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The novel the grass is singing

Paper Type: Free Essay Subject: English Literature
Wordcount: 2573 words Published: 1st Jan 2015

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The Grass is Singing and the House of the Spirits are two famous novels, written by the British author Doris Lessing and Chilean author Isabel Allende. The two novels, both universally recognized as literary masterpieces, have quite a few similarities; despite their publishing date is 30 years apart. The Grass is Singing was first published in 1950, and The House of the Spirits in late 1982. Both novels quite rapidly became successes in both the United States and Europe, and both authors have received several awards for their fine piece of art. First, I will review the novels separately, then compare the two books, and describe the similarities which I found most important.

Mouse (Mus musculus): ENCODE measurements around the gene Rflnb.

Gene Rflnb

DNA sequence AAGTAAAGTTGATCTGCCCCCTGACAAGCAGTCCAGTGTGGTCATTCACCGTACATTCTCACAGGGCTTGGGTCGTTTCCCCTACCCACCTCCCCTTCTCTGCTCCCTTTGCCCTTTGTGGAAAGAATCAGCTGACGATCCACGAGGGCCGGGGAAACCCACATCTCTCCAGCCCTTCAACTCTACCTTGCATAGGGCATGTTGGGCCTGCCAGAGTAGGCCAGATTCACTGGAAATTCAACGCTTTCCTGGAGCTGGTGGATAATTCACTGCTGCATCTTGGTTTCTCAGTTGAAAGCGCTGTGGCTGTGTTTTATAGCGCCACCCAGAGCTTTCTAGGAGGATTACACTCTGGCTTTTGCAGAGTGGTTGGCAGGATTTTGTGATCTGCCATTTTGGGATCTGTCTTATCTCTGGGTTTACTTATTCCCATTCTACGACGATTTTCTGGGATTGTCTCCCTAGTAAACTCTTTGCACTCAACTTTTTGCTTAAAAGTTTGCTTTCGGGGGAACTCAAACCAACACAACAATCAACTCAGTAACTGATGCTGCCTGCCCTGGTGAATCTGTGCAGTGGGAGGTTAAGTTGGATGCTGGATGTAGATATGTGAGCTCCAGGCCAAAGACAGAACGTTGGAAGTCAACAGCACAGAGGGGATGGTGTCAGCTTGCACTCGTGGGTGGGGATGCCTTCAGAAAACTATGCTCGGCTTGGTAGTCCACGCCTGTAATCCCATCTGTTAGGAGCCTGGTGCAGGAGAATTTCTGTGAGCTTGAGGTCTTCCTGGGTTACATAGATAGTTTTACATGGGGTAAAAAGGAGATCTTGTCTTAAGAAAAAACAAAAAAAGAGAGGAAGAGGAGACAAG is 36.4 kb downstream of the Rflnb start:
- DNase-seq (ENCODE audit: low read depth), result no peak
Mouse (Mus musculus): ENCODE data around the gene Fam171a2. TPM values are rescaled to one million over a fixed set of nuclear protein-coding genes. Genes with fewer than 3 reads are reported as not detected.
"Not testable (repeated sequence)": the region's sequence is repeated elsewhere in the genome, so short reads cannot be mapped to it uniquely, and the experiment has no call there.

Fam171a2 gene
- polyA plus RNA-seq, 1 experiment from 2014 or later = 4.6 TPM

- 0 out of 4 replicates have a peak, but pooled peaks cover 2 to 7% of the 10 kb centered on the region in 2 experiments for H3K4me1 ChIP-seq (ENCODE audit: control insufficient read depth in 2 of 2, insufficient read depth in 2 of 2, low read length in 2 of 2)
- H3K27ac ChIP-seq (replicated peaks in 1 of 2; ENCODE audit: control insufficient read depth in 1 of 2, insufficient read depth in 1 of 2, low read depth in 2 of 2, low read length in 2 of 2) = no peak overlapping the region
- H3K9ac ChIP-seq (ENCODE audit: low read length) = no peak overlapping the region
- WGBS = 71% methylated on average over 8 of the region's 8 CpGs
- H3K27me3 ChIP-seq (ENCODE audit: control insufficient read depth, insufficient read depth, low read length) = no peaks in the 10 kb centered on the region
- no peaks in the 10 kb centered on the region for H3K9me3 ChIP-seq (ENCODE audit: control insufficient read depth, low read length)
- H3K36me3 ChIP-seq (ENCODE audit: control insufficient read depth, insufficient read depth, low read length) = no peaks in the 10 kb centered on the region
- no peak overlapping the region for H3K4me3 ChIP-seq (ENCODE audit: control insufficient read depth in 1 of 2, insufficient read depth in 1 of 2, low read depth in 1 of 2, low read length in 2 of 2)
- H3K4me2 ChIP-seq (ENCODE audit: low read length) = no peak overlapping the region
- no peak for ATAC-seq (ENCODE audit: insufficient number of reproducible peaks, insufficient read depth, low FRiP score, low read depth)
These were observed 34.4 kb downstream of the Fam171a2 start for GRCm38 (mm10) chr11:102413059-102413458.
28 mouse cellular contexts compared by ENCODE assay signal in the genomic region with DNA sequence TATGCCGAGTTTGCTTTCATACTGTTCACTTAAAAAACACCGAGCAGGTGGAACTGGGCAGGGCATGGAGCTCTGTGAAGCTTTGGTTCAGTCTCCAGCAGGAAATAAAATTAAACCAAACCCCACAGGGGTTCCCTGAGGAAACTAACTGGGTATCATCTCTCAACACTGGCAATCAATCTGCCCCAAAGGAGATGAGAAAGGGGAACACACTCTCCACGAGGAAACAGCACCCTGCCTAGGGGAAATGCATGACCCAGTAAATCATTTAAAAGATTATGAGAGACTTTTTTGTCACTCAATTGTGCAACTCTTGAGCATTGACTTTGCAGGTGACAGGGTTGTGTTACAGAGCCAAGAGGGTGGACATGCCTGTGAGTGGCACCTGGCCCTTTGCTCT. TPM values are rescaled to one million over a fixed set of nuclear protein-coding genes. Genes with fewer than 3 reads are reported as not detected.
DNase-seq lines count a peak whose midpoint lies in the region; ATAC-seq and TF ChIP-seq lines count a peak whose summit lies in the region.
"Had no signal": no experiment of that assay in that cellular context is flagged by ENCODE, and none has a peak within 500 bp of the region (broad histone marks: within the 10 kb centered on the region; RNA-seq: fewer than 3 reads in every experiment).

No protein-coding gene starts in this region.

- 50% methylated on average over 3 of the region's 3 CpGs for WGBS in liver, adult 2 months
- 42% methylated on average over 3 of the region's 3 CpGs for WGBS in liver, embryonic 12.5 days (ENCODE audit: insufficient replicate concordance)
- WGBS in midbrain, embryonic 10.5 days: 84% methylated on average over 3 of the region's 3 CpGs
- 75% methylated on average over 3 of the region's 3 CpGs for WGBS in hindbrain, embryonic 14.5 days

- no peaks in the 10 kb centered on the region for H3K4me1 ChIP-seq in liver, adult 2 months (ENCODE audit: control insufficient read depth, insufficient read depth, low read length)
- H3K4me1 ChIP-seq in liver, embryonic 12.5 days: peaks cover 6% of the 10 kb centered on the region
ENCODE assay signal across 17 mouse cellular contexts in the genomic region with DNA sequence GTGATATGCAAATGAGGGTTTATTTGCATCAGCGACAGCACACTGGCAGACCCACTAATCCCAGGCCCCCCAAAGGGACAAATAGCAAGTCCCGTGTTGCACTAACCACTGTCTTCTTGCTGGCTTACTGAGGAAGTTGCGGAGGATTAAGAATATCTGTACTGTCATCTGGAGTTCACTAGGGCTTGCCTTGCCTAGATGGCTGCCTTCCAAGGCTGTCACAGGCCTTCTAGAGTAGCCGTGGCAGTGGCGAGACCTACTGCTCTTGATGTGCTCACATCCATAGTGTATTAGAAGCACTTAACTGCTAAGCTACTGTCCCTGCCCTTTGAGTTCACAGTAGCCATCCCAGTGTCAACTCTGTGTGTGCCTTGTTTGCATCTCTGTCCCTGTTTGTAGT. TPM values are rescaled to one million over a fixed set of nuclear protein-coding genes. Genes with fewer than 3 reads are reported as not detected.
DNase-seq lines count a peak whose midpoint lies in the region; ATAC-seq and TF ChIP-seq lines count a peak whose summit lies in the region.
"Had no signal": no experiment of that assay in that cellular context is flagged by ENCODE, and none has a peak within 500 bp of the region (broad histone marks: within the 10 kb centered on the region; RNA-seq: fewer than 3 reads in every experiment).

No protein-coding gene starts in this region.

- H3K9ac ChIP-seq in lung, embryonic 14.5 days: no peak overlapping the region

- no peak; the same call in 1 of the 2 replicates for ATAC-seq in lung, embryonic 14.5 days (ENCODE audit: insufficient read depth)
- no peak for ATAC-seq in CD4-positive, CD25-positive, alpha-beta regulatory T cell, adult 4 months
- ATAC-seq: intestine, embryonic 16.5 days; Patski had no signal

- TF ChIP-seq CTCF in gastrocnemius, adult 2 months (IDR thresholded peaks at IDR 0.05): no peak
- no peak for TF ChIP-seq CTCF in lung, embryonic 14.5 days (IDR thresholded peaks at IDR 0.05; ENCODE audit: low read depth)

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Doris Lessing’s the Grass is Singing is a famous novel, commonly referred to as one of the greatest publications of its particular period. The novel is based in Rhodesia (today known as Zimbabwe) and tells the terrible story of Mary, whose life is severely changed, as she overhears someone at a party, claiming she’ll never marry. Mary therefore wants to prove she can get rid of her so-called spinsterhood, and immediately begins to look for a proper husband. After a while Dick Turner, a white farm owner who’s doing everything he can to make his farm profitable, ends up asking for her hand in marriage.